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I would like some help clearing up some confusion.

The fourier transform of a triangular pulse with base $2T_b$ is given as,

$T_bsinc^2(\pi f T_b)$

You can also get this result by realizing that 2 square pulses each with width $T_b$ convolved together make a triangular pulse with width $2T_b$.

The fourier transform of a square pulse with width $T_b$ is given as,

$T_bsinc(\pi f T_b)$

Using the property,

Convolution in time $<=======>$ Multiplication in frequency

You can find that the convolution of two square pulses together, is just their fourier transforms multiplied together. Thus, a triangular pulse of width $2T_b$ is just the fourier transforms of two square pulses multiplied together, right?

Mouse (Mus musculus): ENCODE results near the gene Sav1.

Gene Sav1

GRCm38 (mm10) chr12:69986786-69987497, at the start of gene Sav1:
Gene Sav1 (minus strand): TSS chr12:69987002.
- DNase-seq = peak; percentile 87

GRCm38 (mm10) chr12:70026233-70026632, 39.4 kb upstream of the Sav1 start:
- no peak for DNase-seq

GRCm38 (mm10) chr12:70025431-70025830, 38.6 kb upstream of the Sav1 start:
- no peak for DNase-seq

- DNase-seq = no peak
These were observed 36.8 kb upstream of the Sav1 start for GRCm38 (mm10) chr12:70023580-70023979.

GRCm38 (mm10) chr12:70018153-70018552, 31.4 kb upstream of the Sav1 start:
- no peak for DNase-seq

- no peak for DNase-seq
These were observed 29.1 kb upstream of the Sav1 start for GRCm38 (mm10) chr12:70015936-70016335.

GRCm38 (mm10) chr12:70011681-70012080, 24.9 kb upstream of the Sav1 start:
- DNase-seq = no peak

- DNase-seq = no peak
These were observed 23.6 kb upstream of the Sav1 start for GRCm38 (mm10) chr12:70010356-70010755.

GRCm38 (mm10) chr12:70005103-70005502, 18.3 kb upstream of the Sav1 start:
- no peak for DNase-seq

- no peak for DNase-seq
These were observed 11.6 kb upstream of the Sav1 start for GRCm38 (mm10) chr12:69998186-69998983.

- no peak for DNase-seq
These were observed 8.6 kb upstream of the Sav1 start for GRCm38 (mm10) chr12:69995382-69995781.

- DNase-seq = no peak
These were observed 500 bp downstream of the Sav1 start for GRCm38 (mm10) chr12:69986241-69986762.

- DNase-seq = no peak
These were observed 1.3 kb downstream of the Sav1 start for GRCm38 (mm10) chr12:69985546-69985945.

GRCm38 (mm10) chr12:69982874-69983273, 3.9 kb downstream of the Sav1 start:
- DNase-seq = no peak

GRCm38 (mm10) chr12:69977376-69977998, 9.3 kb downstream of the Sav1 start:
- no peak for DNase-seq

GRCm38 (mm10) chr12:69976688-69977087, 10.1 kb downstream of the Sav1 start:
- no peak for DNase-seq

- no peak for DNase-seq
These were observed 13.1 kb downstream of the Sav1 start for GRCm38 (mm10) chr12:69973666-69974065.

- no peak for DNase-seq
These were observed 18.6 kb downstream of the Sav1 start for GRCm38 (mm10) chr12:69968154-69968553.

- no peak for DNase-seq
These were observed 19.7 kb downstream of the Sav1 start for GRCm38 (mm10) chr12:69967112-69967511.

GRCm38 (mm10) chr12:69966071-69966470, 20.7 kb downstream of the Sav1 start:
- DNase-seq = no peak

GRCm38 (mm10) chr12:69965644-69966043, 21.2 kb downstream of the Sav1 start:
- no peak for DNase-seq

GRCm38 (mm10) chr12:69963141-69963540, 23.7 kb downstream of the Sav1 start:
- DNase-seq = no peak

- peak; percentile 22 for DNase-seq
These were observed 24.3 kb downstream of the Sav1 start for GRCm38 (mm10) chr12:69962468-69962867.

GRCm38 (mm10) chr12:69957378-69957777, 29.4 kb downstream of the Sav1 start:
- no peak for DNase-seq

Using this result I find that the fourier transform of the triangular pulse is,

$T_b^2 sinc^2(\pi f T_b)$

Though this does not seem correct as it has an extra factor of $T_b$,

Could someone please clear my confusion?

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Both are correct. There is no contradiction. It's just that you're not talking of the Fourier transform of the same function in both cases. You forgot to consider the height of the triangle when convolving the square pulses.

If you take two square pulses of base $T_b$ and of height 1, their convolution is indeed a triangular pulse of width $2T_b$, but of height $T_b$, not 1. So the Fourier transform of the triangular pulse of width $2T_b$ and height $T_b$ is indeed $$T_b^2\mathrm{sinc}^2(\pi T_b f)$$

Now when you speak of "a triangular pulse with base $T_b$", you seem to be implying "of height 1". If that's what you mean then it follows from above that the Fourier transform for that triangular pulse is $$T_b\mathrm{sinc}^2(\pi T_b f)$$

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